Bordetella in Dogs: What It Is, How To Get Rid Of It, And What To Do If You Have It
Bordetella bronchiseptica is the bacteria that causes the cough that we call Bordetella. It’s a highly contagious respiratory tract infection that can cause coughing, sneezing, wheezing, and a runny nose in both dogs and cats. Bordetella bronchiseptica is most commonly spread by direct contact with other dogs that have respiratory infections. The most common way that it spreads is by direct contact with respiratory secretions from a cough or sneeze. However, it’s also spread by indirect contact with contaminated objects or materials, or by being in the same room as a dog who is shedding the bacteria. Here’s what you need to know.
What is Bordetella
Bordetella is a bacteria that normally lives in your nose, but when it enters your respiratory tract, it travels to your lungs. This bacteria, also called bordetella, can cause the following symptoms in humans and animals: Cough Runny nose Sneezing Wheezing Low-grade fever Swollen lymph nodes in the neck Malaise Lethargy Decreased appetite How does it get into your body? Bordetella is a type of bacteria known as a secondary microbe. Secondary bacteria are the most common cause of bacterial infections, but not all secondary bacteria are harmful. In fact, secondary bacteria are needed for the body to function properly. Secondary bacteria are an important part of the gut microbiome. When secondary bacteria can be detrimental to your health, they are called secondary pathogens.
Signs of Bordetella
Most dogs will develop some signs of Bordetella bronchiseptica within a week of exposure. However, it can take up to 3 weeks for all the signs of the infection to be present. Bordetella bronchiseptica is spread by direct contact with respiratory secretions from an infected dog. Other signs that can appear within the first few days of Bordetella exposure include: Coughing Sneezing Wheezing Fever Muscle aches Nasal discharge Dry, irritated skin If your dog has signs of Bordetella infection, take him or her to the vet immediately. What Causes Bordetella Bordetella bronchiseptica is caused by Bordetella bronchiseptica, a bacteria that is spread mainly by respiratory secretions from a cough or sneeze.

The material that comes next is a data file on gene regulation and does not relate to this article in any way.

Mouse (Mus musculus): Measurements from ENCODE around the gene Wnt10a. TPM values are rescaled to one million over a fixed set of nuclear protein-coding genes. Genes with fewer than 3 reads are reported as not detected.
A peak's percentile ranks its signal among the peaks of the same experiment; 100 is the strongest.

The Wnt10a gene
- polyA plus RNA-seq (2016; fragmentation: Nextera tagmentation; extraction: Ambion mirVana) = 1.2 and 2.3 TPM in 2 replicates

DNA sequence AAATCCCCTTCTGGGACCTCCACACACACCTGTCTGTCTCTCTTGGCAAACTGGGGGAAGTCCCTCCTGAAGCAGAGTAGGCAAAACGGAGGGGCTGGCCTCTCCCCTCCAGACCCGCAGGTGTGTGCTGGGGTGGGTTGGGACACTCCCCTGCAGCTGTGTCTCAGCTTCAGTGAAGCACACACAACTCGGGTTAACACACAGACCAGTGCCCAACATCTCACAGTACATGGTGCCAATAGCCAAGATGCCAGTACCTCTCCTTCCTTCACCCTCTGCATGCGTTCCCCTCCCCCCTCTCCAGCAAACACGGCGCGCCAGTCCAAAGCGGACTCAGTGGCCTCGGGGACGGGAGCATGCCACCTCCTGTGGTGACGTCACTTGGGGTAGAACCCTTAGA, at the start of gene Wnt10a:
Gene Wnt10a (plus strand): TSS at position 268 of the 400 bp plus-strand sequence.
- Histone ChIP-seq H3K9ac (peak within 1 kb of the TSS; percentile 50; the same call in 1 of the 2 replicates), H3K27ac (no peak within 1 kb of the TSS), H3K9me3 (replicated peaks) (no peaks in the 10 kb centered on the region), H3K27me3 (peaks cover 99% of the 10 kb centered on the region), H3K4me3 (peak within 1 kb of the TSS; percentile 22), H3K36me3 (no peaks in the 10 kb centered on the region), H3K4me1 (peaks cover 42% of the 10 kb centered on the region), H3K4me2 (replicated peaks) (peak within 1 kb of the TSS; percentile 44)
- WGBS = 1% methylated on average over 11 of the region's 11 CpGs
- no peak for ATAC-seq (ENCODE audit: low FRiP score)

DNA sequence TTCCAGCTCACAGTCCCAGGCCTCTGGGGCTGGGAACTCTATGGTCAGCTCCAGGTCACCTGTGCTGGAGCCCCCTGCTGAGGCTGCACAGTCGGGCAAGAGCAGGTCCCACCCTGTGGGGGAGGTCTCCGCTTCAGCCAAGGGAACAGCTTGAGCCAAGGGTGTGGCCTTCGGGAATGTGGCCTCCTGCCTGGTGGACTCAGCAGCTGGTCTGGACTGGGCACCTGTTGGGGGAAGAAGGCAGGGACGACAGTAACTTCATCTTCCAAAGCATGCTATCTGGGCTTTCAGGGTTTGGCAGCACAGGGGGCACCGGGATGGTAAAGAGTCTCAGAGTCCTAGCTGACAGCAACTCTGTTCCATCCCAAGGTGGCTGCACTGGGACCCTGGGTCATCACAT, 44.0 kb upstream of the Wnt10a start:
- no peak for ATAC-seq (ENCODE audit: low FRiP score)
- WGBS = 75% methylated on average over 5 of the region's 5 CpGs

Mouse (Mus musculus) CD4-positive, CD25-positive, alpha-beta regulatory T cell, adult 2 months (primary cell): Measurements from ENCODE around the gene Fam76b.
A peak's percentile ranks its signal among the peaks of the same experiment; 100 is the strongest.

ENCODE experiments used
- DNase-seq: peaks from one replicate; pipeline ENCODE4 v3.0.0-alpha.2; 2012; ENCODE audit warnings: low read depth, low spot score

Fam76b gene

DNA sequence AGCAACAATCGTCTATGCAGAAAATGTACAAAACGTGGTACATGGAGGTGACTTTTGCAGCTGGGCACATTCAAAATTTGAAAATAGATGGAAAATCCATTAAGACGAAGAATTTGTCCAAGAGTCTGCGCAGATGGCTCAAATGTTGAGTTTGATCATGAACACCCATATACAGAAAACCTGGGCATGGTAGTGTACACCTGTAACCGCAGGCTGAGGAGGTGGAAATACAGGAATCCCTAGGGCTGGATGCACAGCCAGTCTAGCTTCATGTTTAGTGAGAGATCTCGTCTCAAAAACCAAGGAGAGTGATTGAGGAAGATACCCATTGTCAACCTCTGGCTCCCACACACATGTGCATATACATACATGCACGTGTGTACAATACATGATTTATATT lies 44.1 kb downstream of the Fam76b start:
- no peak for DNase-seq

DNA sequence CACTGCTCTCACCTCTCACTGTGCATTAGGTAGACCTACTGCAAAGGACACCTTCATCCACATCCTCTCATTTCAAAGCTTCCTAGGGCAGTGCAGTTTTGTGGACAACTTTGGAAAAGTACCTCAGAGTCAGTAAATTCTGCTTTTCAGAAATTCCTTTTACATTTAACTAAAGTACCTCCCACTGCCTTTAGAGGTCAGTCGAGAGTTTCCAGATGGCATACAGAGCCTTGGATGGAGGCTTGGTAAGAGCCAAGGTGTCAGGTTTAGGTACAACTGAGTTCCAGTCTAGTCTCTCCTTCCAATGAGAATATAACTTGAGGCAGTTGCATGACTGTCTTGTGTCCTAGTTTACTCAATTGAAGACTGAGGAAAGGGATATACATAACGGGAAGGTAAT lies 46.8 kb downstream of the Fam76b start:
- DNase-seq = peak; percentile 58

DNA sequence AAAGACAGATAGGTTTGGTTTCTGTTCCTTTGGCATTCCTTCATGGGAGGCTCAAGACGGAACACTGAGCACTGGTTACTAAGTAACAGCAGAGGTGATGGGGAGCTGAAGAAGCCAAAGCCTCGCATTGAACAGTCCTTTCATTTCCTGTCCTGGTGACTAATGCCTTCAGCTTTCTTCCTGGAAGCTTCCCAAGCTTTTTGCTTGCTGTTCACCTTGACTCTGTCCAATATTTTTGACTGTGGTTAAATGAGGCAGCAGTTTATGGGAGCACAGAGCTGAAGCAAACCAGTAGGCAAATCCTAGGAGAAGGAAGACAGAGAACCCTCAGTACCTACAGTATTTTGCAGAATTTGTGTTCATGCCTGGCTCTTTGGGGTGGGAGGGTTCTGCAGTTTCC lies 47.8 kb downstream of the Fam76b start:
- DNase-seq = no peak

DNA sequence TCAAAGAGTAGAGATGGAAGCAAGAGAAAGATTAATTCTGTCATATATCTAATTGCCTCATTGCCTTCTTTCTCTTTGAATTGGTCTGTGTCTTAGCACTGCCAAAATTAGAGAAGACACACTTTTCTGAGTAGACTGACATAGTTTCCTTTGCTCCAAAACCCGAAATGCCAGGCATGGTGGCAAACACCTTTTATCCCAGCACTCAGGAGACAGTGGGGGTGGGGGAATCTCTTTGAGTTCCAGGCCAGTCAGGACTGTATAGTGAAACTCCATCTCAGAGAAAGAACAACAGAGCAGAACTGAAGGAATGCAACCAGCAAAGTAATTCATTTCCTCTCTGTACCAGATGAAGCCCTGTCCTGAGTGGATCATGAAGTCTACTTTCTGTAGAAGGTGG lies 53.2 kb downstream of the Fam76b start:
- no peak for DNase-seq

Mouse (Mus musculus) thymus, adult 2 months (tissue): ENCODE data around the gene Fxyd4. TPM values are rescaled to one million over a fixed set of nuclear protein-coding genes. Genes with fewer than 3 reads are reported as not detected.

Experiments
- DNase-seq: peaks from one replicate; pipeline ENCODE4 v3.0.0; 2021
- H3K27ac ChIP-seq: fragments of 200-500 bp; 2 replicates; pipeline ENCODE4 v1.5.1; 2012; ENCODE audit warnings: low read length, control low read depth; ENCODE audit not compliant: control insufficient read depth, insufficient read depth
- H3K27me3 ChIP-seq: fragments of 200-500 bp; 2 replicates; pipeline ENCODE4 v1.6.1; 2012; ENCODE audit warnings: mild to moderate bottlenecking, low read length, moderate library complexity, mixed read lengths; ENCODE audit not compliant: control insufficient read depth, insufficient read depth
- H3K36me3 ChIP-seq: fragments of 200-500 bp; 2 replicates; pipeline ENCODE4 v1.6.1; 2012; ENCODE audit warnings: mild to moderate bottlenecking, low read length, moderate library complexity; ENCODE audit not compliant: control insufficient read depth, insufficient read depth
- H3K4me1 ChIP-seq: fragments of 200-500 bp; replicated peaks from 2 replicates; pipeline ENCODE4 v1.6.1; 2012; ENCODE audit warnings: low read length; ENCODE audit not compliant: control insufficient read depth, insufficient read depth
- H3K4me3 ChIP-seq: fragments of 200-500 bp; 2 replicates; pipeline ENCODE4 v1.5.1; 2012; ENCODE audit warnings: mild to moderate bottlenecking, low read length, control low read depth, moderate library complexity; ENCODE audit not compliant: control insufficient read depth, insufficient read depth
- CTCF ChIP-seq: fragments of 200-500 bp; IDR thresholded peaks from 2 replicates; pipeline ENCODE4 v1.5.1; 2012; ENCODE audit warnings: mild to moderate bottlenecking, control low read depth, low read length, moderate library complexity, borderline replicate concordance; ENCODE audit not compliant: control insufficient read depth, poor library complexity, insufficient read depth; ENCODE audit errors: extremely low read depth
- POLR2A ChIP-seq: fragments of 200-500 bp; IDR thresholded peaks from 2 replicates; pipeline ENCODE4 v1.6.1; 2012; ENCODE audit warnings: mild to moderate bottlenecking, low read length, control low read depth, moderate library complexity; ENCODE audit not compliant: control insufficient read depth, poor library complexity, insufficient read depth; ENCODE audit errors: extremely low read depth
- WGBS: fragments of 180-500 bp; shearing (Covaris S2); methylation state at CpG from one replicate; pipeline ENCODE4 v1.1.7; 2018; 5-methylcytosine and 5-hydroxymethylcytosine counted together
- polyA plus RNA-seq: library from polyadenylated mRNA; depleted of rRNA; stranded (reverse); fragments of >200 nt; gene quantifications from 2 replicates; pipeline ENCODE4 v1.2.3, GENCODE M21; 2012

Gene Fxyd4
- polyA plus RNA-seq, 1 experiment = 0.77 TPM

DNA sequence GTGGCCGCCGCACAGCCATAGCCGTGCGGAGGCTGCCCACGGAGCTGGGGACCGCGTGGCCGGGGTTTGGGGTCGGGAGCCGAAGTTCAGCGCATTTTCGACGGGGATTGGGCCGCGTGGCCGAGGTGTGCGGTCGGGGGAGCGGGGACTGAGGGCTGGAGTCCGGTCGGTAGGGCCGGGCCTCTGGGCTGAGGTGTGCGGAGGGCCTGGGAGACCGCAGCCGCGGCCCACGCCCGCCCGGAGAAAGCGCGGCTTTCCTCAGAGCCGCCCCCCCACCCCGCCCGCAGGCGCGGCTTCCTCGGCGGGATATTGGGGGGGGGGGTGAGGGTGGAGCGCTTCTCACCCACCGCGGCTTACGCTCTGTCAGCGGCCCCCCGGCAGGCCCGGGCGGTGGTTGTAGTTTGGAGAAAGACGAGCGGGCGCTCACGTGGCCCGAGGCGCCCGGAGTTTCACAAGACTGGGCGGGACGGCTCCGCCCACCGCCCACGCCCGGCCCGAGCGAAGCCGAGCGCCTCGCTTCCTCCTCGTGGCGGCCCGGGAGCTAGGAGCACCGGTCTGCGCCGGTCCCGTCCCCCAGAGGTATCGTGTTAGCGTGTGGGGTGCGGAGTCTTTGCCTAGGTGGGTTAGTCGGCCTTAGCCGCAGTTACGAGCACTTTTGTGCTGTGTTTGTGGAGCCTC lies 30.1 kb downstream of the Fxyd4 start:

Causes of Bordetella
Mild cases are caused by Bordetella bronchiseptica infection. When you’re experiencing a mild cough, fever, and runny nose, you may think it’s just a viral infection. But it’s not. Bordetella bronchiseptica is actually a bacterial infection that is responsible for the above symptoms. The symptoms, however, may be confused for the common cold, which is also caused by Bordetella. There are several types of Bordetella. Bordetella bronchiseptica serotype 1 (B. bronchiseptica 1): A mild, transmissible form of the bacteria that causes Bordetella bronchiseptica in dogs. This can last for several days and symptoms can be mistaken for a bad cold. Bordetella bronchiseptica serotype 2 (B.
Because Bordetella is a bacterial infection, it requires a diagnostic test to determine the exact cause of your pet’s cough. When your pet has Bordetella, their body will produce an active, white-ish bacteria. If the pet is in contact with other dogs that are shedding Bordetella, it will also produce bacteria. When you have Bordetella, your pet’s eyes, ears, nose, and mouth may also be bright red or pink, causing a fever, lethargy, and depression. Bordetella symptoms are similar to those of common respiratory viruses like influenza and other upper respiratory infections. Bordetella is similar to bronchial syncytial virus (BSV) which you’ve most likely encountered in young children and infants.
Treatment of Bordetella
There is no specific treatment for Bordetella infection in dogs. Treatment is symptomatic and supportive, which means your veterinarian will provide the best treatment that you’re able to provide. You might want to ask if your vet has a Bordetella specialty or if there’s one available in your area. Prescription medication will be given to reduce the severity of symptoms, reduce any pain or discomfort, and to support the lungs to clear the infection. Oral antibiotics like amoxicillin are common, but I recommend trying the following meds: Stomatitis vaccines are also available, but these might not prevent your pet from catching the Bordetella in the future. How Does Bordetella Spread? The basic way that Bordetella gets spread is through the spread of airborne respiratory secretions.
How to Prevent Bordetella
The first thing to know about Bordetella is that it’s spread by direct contact with a dog’s secretions, by things like stray dog hair or drool that have come in contact with their body. In addition, you need to make sure that all pets are up to date on their Bordetella vaccine. The Bordetella vaccine is included in most puppies’ first annual vaccination. It’s usually given once in a 6-month to a year’s time frame. You can also receive a booster vaccine in the first 6 months after the first dose to ensure you have immunity against the most common strains of Bordetella. However, the vaccine does not protect against Bordetella strains that aren’t covered by the first one.